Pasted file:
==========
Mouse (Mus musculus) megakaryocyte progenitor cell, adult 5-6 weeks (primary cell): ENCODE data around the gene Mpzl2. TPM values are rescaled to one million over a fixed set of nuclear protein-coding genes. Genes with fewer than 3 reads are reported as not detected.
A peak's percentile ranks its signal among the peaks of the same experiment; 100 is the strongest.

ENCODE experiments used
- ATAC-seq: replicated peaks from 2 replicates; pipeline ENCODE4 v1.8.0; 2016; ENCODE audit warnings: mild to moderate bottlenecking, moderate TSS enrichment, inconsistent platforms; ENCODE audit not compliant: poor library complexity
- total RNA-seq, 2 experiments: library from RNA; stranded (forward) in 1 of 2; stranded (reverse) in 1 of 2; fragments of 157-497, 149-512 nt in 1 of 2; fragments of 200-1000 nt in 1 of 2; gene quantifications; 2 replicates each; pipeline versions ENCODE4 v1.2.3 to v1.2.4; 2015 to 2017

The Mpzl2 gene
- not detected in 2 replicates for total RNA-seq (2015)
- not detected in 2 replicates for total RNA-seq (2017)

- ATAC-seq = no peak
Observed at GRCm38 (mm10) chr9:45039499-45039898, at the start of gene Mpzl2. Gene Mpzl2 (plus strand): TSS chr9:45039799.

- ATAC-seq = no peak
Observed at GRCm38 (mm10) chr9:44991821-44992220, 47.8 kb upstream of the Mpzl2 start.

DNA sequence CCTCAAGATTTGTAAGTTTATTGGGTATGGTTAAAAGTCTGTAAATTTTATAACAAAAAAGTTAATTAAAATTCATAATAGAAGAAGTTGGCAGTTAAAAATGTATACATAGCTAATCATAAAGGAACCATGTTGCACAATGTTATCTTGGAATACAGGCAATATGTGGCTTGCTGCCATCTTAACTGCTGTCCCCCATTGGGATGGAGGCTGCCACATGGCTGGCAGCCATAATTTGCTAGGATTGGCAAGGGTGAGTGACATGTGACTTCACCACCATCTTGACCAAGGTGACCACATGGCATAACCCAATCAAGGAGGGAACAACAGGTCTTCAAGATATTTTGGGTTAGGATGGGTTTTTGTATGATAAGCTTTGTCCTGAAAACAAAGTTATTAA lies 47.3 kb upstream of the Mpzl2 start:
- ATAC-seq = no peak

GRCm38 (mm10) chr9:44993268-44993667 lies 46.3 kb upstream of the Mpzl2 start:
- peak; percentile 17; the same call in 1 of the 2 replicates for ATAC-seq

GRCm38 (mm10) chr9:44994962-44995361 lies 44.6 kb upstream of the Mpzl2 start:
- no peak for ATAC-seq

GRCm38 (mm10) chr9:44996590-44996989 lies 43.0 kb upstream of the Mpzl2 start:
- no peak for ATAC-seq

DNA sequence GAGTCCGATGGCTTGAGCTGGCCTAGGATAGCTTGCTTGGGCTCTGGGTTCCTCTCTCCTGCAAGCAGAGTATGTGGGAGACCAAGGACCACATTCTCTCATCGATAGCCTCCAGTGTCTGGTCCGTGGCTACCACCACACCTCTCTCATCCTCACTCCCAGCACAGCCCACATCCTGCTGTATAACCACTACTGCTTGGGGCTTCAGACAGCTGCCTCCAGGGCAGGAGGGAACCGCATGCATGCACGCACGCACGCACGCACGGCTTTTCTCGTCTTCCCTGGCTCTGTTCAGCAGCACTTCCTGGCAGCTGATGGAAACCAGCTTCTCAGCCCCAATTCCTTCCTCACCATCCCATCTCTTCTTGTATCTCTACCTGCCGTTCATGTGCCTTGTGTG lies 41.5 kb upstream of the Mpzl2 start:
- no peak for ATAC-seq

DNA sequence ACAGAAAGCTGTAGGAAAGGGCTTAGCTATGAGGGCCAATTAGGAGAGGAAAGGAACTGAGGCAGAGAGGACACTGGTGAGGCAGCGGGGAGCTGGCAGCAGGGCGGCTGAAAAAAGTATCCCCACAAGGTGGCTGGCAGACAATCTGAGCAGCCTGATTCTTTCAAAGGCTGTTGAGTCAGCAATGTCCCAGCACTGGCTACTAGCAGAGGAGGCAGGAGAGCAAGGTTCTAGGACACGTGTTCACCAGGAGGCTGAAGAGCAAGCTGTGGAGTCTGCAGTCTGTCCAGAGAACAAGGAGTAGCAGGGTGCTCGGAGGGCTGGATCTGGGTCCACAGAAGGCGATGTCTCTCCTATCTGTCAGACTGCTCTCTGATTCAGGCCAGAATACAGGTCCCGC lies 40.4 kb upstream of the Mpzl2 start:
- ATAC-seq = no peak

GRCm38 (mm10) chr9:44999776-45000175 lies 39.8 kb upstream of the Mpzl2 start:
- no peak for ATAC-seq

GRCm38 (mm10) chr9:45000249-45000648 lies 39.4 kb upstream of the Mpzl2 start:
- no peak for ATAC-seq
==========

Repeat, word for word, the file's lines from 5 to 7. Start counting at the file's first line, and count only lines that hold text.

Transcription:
- total RNA-seq, 2 experiments: library from RNA; stranded (forward) in 1 of 2; stranded (reverse) in 1 of 2; fragments of 157-497, 149-512 nt in 1 of 2; fragments of 200-1000 nt in 1 of 2; gene quantifications; 2 replicates each; pipeline versions ENCODE4 v1.2.3 to v1.2.4; 2015 to 2017

The Mpzl2 gene
- not detected in 2 replicates for total RNA-seq (2015)